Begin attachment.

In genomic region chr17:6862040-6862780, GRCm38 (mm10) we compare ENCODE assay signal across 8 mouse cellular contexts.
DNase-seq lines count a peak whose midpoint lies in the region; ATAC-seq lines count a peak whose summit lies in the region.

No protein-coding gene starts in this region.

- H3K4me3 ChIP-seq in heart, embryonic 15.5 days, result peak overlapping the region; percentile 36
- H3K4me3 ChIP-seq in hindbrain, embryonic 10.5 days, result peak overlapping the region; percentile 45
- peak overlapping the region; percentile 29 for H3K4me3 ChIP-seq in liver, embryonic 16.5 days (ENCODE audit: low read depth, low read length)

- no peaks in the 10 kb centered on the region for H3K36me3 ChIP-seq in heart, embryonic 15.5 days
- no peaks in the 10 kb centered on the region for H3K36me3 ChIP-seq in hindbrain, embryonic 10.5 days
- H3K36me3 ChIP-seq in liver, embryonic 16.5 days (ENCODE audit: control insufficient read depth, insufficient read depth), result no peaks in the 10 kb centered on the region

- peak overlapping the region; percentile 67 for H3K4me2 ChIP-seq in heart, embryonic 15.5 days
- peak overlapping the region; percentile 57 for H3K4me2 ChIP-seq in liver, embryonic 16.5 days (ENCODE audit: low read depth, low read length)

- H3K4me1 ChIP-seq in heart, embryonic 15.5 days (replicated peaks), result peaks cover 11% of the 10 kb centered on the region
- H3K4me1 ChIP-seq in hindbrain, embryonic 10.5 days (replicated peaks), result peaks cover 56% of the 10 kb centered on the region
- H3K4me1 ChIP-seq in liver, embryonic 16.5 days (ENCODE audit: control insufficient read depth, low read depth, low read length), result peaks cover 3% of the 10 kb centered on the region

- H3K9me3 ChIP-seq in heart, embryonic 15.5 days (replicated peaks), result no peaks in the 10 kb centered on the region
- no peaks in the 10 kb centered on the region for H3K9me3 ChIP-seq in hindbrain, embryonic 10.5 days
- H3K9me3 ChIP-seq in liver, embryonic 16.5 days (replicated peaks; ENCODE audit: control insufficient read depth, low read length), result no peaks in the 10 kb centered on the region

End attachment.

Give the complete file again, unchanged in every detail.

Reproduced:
In genomic region chr17:6862040-6862780, GRCm38 (mm10) we compare ENCODE assay signal across 8 mouse cellular contexts.
DNase-seq lines count a peak whose midpoint lies in the region; ATAC-seq lines count a peak whose summit lies in the region.

No protein-coding gene starts in this region.

- H3K4me3 ChIP-seq in heart, embryonic 15.5 days, result peak overlapping the region; percentile 36
- H3K4me3 ChIP-seq in hindbrain, embryonic 10.5 days, result peak overlapping the region; percentile 45
- peak overlapping the region; percentile 29 for H3K4me3 ChIP-seq in liver, embryonic 16.5 days (ENCODE audit: low read depth, low read length)

- no peaks in the 10 kb centered on the region for H3K36me3 ChIP-seq in heart, embryonic 15.5 days
- no peaks in the 10 kb centered on the region for H3K36me3 ChIP-seq in hindbrain, embryonic 10.5 days
- H3K36me3 ChIP-seq in liver, embryonic 16.5 days (ENCODE audit: control insufficient read depth, insufficient read depth), result no peaks in the 10 kb centered on the region

- peak overlapping the region; percentile 67 for H3K4me2 ChIP-seq in heart, embryonic 15.5 days
- peak overlapping the region; percentile 57 for H3K4me2 ChIP-seq in liver, embryonic 16.5 days (ENCODE audit: low read depth, low read length)

- H3K4me1 ChIP-seq in heart, embryonic 15.5 days (replicated peaks), result peaks cover 11% of the 10 kb centered on the region
- H3K4me1 ChIP-seq in hindbrain, embryonic 10.5 days (replicated peaks), result peaks cover 56% of the 10 kb centered on the region
- H3K4me1 ChIP-seq in liver, embryonic 16.5 days (ENCODE audit: control insufficient read depth, low read depth, low read length), result peaks cover 3% of the 10 kb centered on the region

- H3K9me3 ChIP-seq in heart, embryonic 15.5 days (replicated peaks), result no peaks in the 10 kb centered on the region
- no peaks in the 10 kb centered on the region for H3K9me3 ChIP-seq in hindbrain, embryonic 10.5 days
- H3K9me3 ChIP-seq in liver, embryonic 16.5 days (replicated peaks; ENCODE audit: control insufficient read depth, low read length), result no peaks in the 10 kb centered on the region